“Reality, Knowledge and Consciousness” by Nithin Nagaraj


What is Reality?
If we closely and carefully investigate our experience, we can arrive at the following undeniable ‘facts’:
1. There is something rather than nothing. This means that there is something ‘real’. We know this because we have a continuity in experience which is irrefutable, though everything that is experienced as an object is not continuous (it appears and disappears).

2. The subject of experience, i.e., “I” is real since it is self-evident (I KNOW THAT I AM though I DON’T KNOW WHAT I AM), and this subject seems to be continuous in experience. Thus, we can be certain that there is Reality. That which is experienced – the objects, have a ‘lower’ degree of reality in the sense that they are not continuously experienced. Thus, we can arrive at the conclusion that there are at least two levels of reality – the experiencing self/subject and the experienced object. The ‘experienced’ itself could possibly be organized into further levels (like dream, hallucination etc.) with different levels of reality.

What is Knowledge?
Knowing process is always “to someone who is REAL and who is CONSCIOUS”. It is not possible to attribute knowing to an unreal entity or an unconscious entity. Thus, Santa Claus can’t know anything since Santa Claus is unreal. The characters in my night dream can’t know anything since they are unreal, though they appear to be conscious for a short duration (during the dream).

There are two kinds of knowledge. One is subjective and the other is objective. The objective kind of knowledge should have a triad – the knower, known and the instrument/medium of knowledge. The subjective kind of knowledge is the knower knowing itself or aspects of itself. To give examples, “I know Mathematics”, “I know this chair” are examples of objective knowledge, whereas “I know that I AM” (the experience of being) is subjective. The primary way of knowing anything is through experience. Inferior to this are the other tools of knowledge such as inference, memory, intuition, beliefs etc. That which is experienced always as a reality associated with it, though it may not be obvious what that reality is. When I experience a dream, though everything in the dream is eventually known to be unreal, the fact that there was ‘dreaming’ is real and undeniable. There is thus an element of reality in all experiences which can’t be negated.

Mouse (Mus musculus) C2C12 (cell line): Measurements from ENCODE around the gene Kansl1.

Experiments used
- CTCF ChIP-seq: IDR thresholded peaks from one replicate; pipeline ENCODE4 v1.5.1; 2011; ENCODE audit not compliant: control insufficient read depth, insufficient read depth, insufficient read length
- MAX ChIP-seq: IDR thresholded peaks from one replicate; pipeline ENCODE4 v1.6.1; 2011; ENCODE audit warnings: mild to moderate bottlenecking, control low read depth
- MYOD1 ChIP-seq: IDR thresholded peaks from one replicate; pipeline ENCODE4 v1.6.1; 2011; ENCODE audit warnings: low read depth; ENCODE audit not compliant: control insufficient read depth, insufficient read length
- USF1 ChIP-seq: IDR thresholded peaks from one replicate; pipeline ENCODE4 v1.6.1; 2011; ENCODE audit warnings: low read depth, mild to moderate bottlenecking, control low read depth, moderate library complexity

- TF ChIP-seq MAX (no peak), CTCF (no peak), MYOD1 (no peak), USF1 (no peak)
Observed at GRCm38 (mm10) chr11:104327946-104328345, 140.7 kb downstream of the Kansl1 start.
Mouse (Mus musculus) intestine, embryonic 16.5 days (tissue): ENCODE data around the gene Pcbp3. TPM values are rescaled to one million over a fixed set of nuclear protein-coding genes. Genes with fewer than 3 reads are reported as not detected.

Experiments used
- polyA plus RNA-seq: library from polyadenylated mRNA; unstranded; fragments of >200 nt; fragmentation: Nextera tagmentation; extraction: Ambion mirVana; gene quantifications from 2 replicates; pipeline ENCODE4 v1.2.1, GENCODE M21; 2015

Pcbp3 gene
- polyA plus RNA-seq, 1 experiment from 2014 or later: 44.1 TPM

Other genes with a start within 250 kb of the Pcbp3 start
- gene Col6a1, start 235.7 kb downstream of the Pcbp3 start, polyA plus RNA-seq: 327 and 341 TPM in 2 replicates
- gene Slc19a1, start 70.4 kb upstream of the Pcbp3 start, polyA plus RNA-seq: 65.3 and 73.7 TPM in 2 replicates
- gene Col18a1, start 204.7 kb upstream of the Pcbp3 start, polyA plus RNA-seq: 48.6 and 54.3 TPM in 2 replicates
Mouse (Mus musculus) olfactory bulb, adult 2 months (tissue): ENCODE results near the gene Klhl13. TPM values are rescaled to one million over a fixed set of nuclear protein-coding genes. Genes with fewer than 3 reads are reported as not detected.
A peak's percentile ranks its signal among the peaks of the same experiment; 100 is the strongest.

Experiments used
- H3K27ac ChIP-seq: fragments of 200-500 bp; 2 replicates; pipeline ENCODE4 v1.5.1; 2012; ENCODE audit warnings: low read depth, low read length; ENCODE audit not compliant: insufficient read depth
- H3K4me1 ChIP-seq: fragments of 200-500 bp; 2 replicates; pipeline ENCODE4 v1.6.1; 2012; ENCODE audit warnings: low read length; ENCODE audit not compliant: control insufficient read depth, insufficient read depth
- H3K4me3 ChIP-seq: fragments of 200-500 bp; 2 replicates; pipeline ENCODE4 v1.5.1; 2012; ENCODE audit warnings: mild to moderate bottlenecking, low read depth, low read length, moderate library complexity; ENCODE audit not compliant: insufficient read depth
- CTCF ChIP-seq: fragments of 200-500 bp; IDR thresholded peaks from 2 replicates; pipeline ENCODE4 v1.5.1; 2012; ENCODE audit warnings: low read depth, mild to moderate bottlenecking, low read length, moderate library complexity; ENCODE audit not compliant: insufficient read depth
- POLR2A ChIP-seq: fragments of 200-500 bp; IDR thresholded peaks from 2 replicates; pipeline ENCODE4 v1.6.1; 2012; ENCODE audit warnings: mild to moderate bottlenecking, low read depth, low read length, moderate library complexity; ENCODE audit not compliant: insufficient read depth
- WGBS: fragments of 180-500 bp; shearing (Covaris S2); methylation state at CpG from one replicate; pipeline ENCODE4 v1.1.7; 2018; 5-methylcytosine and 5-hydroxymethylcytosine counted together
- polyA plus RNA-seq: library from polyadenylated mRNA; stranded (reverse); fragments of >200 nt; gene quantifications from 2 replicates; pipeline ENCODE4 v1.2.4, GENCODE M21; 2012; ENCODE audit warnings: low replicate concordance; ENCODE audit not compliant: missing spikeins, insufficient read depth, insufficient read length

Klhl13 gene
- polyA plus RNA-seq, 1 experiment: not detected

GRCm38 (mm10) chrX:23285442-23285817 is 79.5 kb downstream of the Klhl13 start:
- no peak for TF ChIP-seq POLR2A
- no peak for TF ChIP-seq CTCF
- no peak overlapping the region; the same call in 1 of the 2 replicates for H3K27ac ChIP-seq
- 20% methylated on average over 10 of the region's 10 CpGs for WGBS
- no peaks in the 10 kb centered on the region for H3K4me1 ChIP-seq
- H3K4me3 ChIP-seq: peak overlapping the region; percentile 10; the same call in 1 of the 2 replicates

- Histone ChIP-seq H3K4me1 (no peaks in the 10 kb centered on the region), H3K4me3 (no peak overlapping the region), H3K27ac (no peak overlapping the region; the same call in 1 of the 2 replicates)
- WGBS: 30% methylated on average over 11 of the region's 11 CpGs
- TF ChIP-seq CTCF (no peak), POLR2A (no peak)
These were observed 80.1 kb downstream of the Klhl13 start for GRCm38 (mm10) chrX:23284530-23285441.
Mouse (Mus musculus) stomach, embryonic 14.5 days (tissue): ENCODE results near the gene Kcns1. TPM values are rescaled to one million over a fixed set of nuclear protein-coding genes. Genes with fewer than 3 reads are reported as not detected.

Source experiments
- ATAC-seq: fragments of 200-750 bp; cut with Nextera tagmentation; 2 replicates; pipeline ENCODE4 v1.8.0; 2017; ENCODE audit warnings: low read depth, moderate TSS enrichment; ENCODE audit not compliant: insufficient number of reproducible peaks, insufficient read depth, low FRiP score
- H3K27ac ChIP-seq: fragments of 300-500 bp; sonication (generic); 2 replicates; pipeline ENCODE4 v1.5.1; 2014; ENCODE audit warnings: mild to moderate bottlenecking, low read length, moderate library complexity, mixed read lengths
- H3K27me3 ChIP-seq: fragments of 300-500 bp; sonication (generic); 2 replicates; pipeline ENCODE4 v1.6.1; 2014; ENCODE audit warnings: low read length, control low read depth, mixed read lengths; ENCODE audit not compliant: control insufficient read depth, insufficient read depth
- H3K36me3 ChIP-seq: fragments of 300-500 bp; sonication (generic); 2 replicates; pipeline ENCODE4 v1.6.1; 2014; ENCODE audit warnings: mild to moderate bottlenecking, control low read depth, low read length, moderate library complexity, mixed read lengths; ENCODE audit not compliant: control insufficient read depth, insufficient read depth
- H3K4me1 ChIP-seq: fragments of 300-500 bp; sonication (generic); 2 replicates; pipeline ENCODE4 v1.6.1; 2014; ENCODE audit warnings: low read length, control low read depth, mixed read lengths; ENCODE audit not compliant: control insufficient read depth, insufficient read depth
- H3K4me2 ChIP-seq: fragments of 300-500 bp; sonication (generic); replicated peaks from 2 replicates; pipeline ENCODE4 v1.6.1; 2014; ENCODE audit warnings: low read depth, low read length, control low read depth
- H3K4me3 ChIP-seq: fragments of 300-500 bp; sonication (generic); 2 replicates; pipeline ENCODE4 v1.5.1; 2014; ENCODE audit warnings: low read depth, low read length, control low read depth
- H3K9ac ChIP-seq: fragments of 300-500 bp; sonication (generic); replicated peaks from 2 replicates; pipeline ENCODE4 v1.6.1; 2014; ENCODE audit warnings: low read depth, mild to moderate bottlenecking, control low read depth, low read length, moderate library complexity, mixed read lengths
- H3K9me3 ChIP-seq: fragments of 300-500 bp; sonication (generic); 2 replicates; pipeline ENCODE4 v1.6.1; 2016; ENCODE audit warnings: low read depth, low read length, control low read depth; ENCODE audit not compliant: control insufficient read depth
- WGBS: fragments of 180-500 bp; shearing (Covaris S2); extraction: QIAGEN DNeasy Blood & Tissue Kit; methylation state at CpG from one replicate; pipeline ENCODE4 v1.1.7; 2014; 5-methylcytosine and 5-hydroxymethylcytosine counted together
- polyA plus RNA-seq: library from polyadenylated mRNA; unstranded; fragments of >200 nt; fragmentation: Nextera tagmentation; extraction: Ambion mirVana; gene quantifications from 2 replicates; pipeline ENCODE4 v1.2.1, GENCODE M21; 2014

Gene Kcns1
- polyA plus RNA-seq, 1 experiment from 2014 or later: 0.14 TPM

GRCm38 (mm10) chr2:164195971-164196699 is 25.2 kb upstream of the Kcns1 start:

The Relation between Cognition, Consciousness and the Experiencing self
I define consciousness as the ‘reality that experiences’. Since, there is something (experience) rather than nothing, the reality that experiences is what I would de􀂡ne as consciousness. On the other hand the perceived or the experienced may not be real, and may not be conscious. Thus consciousness has the properties: (a) it is Real and (b) it Experiences. What exactly consciousness experiences depends on whether the experience is objective or subjective. In objective experience, consciousness experiences an object (which has features that are either spatial or temportal or both) which is taken to be ‘apparently different from itself’. In all subjective experiences, consciousness experiences itself or an aspect of itself. For eg., in the experience of peace, it is consciousness experiencing itself without any resistance.